The grant helps cover the difference in expenses for centres that would potentially be lost income due to the reduction in child care being $10 for parents.
While speaking with the World-Spectator, Jensen was asked how the Government of Saskatchewan plans to address child care centre’s concerns of staff shortages and limited spots for child care.
“We’re working to develop a long term early childhood educator workforce strategy that will layout long-term vision for growth in the sector,” he said.
“That will ensure childhood educators receive competitive wages, and that there is sufficient workforce to meet the expansion under the Canada-Saskatchewan Early Learning and Childcare Agreement.”
Child care centres face challenges
Cara Werner, director of Dream Big Child Care said the child care centre in Rocanville have been experiencing staff shortages.
“Realistically, we can’t expand anymore than we are because there’s such a staffing shortage already,” said Werner.
Werner said she would like to see the provincial government work more closely with front line child care workers when rolling out future child care policies.
“Another concern I would say is not consulting with front line staff before making these big decisions to see what actually works,” said Werner.
“At the end of the day this isn’t just a job, these are families in our communities and people who we are trying to take care of, and these are the people that it affects the most.”
Director of Whitewood Wiggles & Giggles Childcare Centre Nichole Kessel said having a workforce strategy will help child care centres attract and keep more Early Childhood Educators (ECE).
“Having the workforce strategy from the government will help with staff retention,” said Kessel.
Kessel said the child care center she works at has the capacity to hold 36 spaces, but only 17 are filled due to the staffing crisis they are experiencing.
“We are up to eight staff members who have quit in 10 months now,” she said.
“Having raises would help make a more sustainable wage over the poverty line because right now my staff are making under the poverty line, plus benefits and a pension to retire on would be great too.”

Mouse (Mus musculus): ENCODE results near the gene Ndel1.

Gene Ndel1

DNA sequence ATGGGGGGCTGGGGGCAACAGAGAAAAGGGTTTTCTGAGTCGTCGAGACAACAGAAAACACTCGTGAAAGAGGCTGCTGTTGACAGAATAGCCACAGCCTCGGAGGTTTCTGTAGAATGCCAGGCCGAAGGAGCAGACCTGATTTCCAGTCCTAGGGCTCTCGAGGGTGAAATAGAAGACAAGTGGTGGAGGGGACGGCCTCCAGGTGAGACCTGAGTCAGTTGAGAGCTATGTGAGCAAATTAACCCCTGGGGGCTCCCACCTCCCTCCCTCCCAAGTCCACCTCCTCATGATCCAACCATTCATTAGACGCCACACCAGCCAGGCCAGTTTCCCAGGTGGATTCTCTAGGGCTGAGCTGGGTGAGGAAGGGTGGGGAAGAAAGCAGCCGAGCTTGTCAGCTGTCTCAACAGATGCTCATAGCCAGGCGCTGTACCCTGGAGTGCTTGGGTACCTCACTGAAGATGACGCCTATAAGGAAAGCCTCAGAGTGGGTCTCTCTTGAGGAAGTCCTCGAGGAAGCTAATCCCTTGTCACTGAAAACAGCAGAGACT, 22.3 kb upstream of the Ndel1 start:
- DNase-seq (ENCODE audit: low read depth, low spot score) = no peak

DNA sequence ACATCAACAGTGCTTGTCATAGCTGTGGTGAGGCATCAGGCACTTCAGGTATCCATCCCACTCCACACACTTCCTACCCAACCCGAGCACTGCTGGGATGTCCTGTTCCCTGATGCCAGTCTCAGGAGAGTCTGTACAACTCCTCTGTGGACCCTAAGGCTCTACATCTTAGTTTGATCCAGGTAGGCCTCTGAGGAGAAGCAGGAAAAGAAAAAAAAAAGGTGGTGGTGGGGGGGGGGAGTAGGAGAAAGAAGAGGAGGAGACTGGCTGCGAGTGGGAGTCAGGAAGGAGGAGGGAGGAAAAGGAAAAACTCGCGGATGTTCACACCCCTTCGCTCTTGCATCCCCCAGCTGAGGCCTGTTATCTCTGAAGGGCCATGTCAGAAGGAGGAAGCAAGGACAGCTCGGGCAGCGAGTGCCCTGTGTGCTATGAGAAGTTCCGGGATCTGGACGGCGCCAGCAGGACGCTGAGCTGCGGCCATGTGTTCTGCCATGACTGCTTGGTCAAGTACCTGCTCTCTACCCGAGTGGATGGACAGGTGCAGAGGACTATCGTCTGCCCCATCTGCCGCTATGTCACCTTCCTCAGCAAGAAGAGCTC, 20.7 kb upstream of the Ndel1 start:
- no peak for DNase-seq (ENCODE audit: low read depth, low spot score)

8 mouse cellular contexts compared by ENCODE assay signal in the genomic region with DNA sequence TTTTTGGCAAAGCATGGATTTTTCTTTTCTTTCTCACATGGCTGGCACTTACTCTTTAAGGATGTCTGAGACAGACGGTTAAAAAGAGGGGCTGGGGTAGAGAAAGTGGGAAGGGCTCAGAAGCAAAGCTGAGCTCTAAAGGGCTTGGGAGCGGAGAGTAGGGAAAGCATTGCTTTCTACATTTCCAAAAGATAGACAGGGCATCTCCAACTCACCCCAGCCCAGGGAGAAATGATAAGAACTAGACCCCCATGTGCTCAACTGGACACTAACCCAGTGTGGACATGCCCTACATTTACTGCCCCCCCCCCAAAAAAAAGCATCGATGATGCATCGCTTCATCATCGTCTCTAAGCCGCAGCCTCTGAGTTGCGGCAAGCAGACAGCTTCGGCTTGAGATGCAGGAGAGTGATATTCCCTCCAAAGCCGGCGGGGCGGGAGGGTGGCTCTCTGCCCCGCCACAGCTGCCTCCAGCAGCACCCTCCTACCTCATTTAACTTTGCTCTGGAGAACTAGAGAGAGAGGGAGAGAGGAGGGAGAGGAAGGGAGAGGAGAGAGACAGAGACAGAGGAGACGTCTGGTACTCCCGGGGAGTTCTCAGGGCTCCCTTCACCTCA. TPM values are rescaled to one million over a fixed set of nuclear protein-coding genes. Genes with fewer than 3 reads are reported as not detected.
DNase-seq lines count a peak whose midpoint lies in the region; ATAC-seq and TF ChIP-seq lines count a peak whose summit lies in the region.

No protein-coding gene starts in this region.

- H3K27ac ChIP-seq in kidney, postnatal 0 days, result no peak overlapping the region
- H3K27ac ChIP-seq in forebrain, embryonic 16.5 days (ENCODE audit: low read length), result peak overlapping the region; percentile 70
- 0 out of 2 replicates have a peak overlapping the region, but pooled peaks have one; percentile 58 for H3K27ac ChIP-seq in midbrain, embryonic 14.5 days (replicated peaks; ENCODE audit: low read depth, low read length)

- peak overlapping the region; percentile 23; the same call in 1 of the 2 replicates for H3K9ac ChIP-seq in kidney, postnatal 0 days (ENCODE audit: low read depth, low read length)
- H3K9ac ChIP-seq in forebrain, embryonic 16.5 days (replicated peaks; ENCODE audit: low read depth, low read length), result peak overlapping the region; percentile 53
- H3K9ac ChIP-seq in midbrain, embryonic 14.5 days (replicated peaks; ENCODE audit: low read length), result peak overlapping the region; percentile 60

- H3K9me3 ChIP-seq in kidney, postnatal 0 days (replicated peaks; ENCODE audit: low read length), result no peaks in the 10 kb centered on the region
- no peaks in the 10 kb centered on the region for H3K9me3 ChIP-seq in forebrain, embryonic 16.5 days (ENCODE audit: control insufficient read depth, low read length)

Workforce strategy is coming, says provincial government
Saskatchewan’s Ministry of Education was asked what the expected timeline is for the provincial government to release the Workforce Strategy, and if it will include the details of the provincial wage grid for ECEs.
“Saskatchewan is committed to attracting, retaining and growing a strong and skilled workforce of early childhood educators as the province expands regulated early learning and child care spaces,” said Saskatchewan’s Ministry of Education.
“The Ministry of Education will be engaging the early learning and child care sector in the near future to get feedback on the goals and direction for the Provincial Workforce Strategy.
“Within the last two years, the Government of Saskatchewan announced wage enhancements of up to $3 per hour for Level I ECEs; up to $4 per hour for Level II ECEs and up to $5 per hour for Level III ECEs.
“The ministry, in consultation with key stakeholders, is conducting a child care funding review to develop a new funding model for all regulated child care facilities to ensure facilities remain viable and have access to sustainable long-term funding for their core operations.”